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April 24, 2019

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Residents bid a fond farewell to chamber pots

A renovation project has been completed on two nearly century-old downtown shikumen neighborhoods which includes the installation of private or shared toilets for residents who were still using chamber pots.

Many residences in the city’s unique shikumen, or stone-gate structures, were created by dividing single buildings into multiple small flats, leaving no room for private or even shared toilets.

Citywide, about 178,000 residents living in such buildings still have to use chamber pots, and empty them at public toilets every morning.

The city government has made it a preferential policy this year to renovate these dilapidated neighborhoods.

In the latest “1-square-meter project” a total of 240 toilets have been installed for the Jinyangli and Taoyuanli neighborhoods near the North Bund in Hongkou District.

Designers took roughly a square meter from living spaces from eligible households, and rearranged pipelines without damaging the brick-and-wood buildings, for toilet installations.

It has helped 70 percent of the households in the neighborhoods, both built around the 1920s, get rid of the chamber pots they had used for decades, according to the Beiwaitan, or North Bund subdistrict.

“I used to empty chamber pots for a family of eight every day,” said Dai Weiying, a 71-year-old resident at the Jinyangli neighborhood.

“We also had to walk two blocks to a public bathhouse every night in summer to take a bath.”

Thanks to the project, subsidized by the city and district governments, a toilet with a shower has been installed in a former kitchen.

“At least I don’t have to empty chamber pots or go to public bathhouses which are vanishing in the city,” Dai said.

The project has also renovated kitchens shared by about six households living in the same building.

Electrical wiring on the walls and pipes once covered in black oil and dust has been rearranged and the floor and walls tiled. A closet has also been installed for each household to put their stoves.

“Dirty, disorderly and messy can best describe the former scenery in the public kitchen,” said Wang Ruichun, 53, who was born in the Taoyuanli neighborhood.

The name of the community means “the peach origin,” from an ancient Chinese poem describing an idyllic lifestyle, but Wang said their life is far from ideal.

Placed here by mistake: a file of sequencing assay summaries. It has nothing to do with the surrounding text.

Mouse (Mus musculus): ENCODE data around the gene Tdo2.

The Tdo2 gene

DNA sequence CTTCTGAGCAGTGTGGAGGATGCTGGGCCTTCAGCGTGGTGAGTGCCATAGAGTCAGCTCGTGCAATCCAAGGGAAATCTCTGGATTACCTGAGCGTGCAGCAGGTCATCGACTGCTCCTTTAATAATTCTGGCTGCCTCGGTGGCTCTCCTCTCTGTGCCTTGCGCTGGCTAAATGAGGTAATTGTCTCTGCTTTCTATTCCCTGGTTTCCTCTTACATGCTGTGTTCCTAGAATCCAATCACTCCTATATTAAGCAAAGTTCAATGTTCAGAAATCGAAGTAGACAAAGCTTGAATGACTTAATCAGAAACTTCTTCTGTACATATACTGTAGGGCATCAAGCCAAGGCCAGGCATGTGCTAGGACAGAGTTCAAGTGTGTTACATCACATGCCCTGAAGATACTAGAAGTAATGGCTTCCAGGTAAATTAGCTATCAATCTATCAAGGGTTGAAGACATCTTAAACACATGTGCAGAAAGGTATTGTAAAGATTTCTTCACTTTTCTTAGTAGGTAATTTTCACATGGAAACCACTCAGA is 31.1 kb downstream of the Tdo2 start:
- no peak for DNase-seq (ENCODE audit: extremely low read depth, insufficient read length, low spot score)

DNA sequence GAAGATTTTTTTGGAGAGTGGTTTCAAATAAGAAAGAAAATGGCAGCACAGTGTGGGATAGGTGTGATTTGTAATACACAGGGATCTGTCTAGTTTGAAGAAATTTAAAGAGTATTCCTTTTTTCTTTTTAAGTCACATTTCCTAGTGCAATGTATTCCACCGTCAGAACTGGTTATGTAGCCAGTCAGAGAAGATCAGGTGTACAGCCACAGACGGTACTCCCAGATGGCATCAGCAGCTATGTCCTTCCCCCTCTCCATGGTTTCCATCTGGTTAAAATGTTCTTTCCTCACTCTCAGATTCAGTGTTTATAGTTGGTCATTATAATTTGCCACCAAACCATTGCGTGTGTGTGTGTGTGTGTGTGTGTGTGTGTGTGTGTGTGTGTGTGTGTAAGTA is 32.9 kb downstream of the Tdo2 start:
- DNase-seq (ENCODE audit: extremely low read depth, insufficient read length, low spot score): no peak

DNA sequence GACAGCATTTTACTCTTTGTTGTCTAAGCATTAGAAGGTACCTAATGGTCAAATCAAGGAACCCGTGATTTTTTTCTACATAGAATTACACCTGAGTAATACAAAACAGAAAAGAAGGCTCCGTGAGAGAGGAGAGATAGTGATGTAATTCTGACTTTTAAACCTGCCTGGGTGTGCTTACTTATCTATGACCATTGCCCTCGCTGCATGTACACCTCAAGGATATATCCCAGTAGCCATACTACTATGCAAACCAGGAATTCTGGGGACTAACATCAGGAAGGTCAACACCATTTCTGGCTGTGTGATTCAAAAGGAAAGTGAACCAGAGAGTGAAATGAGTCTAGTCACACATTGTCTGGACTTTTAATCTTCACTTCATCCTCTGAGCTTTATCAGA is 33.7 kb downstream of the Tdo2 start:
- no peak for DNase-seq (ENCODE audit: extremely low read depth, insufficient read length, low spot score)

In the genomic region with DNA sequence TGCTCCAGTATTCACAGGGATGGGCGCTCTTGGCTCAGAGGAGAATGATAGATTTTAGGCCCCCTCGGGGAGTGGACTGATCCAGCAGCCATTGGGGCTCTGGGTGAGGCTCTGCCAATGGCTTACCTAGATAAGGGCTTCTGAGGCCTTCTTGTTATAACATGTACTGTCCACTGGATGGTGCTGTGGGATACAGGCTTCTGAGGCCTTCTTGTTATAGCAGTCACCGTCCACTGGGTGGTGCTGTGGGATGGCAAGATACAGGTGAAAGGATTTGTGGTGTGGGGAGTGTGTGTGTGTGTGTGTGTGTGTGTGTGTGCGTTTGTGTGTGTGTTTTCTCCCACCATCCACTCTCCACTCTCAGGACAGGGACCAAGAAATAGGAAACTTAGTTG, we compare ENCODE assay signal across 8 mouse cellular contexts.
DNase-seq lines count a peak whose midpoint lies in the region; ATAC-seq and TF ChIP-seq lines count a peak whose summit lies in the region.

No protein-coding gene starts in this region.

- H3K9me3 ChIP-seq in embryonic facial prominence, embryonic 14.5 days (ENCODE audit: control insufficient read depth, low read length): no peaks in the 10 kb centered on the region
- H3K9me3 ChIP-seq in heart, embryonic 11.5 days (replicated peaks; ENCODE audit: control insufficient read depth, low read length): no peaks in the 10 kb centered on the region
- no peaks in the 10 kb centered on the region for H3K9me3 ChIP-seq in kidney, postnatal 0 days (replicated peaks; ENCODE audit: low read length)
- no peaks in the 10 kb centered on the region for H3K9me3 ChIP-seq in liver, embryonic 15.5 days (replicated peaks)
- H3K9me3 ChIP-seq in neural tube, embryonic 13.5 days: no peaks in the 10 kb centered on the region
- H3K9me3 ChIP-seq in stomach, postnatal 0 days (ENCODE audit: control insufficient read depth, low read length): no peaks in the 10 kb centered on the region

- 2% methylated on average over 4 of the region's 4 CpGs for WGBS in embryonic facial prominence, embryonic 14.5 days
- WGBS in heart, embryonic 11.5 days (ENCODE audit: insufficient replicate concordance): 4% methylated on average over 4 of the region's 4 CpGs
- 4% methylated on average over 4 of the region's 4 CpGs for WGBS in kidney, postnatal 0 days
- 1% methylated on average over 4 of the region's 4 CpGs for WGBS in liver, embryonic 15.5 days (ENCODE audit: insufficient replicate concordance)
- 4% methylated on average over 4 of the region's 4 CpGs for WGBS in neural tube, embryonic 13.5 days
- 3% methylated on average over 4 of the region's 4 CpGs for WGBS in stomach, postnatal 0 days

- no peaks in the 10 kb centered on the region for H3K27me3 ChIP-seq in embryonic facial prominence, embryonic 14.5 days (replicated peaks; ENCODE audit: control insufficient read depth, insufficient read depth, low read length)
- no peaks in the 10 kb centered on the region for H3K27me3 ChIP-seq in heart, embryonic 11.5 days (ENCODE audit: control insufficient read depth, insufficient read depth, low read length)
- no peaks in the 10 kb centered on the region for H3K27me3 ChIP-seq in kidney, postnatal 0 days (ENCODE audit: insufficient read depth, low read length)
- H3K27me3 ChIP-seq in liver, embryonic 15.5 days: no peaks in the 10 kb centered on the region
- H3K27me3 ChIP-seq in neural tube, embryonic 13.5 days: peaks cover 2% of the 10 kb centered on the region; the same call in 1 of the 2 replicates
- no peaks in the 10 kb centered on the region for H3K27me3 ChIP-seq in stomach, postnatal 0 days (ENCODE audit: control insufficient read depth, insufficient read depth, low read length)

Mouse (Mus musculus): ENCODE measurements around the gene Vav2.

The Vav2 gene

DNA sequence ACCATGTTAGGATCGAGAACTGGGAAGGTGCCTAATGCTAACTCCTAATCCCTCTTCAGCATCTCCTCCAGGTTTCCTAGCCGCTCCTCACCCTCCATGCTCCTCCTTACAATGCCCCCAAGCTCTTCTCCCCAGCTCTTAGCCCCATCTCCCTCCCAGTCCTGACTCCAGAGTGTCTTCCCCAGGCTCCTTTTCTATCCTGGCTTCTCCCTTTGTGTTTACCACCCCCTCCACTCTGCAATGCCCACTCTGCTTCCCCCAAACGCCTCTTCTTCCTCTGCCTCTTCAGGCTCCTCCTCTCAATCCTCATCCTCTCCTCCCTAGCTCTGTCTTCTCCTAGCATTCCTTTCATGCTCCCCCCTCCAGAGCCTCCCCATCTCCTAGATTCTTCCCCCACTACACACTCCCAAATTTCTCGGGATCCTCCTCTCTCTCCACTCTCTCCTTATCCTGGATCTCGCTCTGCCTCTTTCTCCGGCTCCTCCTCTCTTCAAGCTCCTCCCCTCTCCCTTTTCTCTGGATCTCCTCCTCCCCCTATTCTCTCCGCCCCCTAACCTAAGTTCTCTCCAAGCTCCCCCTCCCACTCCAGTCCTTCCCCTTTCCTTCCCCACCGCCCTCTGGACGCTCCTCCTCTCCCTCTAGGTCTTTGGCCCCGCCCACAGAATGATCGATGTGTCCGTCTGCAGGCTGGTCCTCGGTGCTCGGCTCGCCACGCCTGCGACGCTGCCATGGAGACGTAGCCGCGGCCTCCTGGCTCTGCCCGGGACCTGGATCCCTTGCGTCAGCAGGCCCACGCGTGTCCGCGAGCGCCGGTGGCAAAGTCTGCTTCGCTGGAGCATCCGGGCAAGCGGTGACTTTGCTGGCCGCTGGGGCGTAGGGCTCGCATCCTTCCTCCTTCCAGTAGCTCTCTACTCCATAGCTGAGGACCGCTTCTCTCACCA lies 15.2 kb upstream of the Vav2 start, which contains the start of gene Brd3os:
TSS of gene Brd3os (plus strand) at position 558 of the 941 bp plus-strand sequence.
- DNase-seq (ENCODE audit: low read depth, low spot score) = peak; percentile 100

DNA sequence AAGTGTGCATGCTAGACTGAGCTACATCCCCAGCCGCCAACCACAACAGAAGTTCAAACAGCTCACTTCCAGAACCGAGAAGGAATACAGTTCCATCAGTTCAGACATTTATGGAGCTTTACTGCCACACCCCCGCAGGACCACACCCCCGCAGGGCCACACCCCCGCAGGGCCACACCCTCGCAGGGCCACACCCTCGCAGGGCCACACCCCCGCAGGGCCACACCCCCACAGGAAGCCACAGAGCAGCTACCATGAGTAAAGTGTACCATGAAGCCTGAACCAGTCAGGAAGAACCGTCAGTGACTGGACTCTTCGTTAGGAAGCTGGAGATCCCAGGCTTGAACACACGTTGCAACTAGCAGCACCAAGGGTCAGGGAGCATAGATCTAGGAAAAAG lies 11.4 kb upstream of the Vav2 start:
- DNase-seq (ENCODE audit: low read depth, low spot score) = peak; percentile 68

“The kitchen becomes an inferno in summer when six housewives cook together in the 10-square-meter room without ventilation,” Wang said.

“The project has made limited improvements, but at least makes our living environment look cleaner now.”

It was a challenging task to persuade every resident to agree to the renovation plan, said Wang Jinying, Party secretary of the Taoyuanli neighborhood committee.

Toilets couldn’t be installed over the dining rooms or bedrooms of those living beneath, which is taboo in traditional feng shui. Furthermore, the public kitchen has to be redivided fairly.

Though most neighbors have good relationships with each other, their private interests remain untouchable, Wang said. Before the renovation started in early 2018, officials with the neighborhood committee solicited opinions from each household, while designers made bespoke plans for each building.

Several shared kitchens in the Taoyuanli neighborhood remain undecorated, because owners can’t reach a consensus.

The unusual structure of the shikumen residences in Taoyuanli also made large scale renovations impossible.

The two-story stone-gate houses are smaller than other shikumen in the city. A mezzanine dwelling with the height of only 1.5 meters is built above the shared kitchen between the ground and second floors.

Mao Dawei, 68, has been climbing up and down a wooden ladder to his bedroom since he was born. He can hardly stand upright in the 10-square-meter room, but still retains a positive attitude to life.

“Thanks to the decades of climbing, I have a healthy physical condition,” Mao said.

For those who have not benefited from major internal renovation campaign, the district’s housing authority has revamped the appearance of the shikumen buildings and replaced the cement floors with tiles.

“The living condition remains cramped, but at least we enjoy an ideal location near the North Bund waterfront,” Mao said.

Both neighborhoods are only five minutes’ walk from the riverside paths of Huangpu River.

The neighborhoods are also beside the historic Marden Warehouse built by Britain’s G.E. Marden & Co in 1930 and the Yung Shine Warehouse, once the largest storage site in the Far East, which will be converted into the Shanghai Fintech Park.

The city government plans to renovate a total of 500,000 square meters of such dilapidated residential buildings by the end of the year, along with over 4 million square meters of residences in a better condition.

One of the major targets is also to help residents get rid of chamber pots.


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